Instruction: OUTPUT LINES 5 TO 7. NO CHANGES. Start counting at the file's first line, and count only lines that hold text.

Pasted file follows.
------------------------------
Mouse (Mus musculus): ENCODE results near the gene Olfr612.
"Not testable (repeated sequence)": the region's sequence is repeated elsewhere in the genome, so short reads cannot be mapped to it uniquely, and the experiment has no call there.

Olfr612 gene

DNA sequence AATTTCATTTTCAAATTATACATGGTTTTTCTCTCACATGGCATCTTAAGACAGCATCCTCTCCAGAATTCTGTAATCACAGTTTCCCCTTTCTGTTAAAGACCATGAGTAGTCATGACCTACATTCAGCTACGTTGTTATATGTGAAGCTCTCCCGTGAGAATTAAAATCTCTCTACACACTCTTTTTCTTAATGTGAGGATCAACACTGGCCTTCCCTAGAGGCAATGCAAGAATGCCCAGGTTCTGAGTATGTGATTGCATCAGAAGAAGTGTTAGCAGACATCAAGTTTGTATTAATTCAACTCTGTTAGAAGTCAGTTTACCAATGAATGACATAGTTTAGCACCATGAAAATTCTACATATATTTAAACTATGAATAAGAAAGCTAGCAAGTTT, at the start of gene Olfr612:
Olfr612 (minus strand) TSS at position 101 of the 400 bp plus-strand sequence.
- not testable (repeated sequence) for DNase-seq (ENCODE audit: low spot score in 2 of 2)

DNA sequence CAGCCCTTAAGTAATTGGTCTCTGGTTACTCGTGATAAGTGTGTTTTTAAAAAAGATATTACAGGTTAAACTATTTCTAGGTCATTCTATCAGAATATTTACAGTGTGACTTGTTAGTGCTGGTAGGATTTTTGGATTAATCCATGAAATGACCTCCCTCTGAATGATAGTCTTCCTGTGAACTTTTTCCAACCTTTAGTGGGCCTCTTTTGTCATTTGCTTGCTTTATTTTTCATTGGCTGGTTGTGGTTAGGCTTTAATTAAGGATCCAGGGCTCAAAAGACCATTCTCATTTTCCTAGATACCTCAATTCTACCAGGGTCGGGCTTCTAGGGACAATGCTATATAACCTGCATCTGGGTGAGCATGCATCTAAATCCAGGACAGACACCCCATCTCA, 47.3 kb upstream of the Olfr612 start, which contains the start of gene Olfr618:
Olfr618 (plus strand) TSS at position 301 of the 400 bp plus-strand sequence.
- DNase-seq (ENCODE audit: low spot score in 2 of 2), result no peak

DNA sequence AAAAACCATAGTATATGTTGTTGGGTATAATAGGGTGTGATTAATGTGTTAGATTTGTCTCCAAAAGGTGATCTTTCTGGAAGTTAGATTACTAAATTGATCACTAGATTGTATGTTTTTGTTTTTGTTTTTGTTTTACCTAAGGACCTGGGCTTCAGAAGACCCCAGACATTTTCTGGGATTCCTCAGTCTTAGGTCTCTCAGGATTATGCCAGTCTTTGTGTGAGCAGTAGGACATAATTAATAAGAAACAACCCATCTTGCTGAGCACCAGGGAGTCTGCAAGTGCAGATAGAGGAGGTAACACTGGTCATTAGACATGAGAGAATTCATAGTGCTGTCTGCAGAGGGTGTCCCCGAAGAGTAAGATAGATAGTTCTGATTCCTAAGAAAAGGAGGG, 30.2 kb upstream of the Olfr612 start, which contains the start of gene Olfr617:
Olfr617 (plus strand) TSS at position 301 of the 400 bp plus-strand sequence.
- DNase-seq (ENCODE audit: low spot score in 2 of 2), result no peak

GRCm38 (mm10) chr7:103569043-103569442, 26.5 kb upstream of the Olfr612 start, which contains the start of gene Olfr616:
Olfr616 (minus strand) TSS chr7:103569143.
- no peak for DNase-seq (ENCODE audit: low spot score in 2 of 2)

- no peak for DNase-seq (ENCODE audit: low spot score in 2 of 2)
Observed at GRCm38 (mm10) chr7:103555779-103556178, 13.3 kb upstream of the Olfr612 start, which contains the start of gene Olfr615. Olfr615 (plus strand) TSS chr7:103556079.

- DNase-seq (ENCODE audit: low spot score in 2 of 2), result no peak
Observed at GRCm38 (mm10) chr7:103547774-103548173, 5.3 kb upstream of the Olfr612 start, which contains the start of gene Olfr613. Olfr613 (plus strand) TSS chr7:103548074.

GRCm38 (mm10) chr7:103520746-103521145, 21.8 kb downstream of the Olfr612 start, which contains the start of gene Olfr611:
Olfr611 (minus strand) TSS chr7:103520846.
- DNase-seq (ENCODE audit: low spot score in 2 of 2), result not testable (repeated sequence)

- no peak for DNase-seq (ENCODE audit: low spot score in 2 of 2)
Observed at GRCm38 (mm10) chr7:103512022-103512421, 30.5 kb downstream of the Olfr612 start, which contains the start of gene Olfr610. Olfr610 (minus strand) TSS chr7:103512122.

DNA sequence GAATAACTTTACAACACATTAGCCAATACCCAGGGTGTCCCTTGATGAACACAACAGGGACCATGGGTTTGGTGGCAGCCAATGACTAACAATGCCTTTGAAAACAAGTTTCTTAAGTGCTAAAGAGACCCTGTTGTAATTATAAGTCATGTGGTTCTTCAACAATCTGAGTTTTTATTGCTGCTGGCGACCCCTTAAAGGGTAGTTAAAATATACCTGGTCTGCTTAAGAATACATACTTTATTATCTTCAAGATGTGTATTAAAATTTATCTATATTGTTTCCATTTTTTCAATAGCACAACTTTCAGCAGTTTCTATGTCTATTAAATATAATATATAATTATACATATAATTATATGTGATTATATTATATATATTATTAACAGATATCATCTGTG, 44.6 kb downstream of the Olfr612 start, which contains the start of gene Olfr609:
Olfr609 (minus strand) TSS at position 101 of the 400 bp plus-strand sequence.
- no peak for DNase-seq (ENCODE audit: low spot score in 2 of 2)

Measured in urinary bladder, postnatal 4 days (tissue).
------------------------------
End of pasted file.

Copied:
Olfr612 (minus strand) TSS at position 101 of the 400 bp plus-strand sequence.
- not testable (repeated sequence) for DNase-seq (ENCODE audit: low spot score in 2 of 2)

DNA sequence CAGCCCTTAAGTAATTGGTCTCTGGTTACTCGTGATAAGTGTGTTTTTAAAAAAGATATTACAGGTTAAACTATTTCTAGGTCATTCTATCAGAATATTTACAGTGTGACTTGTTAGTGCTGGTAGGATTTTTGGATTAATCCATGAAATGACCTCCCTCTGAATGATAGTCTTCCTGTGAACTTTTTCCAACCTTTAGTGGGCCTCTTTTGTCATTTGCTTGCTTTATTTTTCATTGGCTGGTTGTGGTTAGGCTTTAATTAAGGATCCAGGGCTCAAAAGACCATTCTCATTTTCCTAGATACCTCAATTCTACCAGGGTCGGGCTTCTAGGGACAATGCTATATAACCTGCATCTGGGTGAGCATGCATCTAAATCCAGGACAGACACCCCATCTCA, 47.3 kb upstream of the Olfr612 start, which contains the start of gene Olfr618: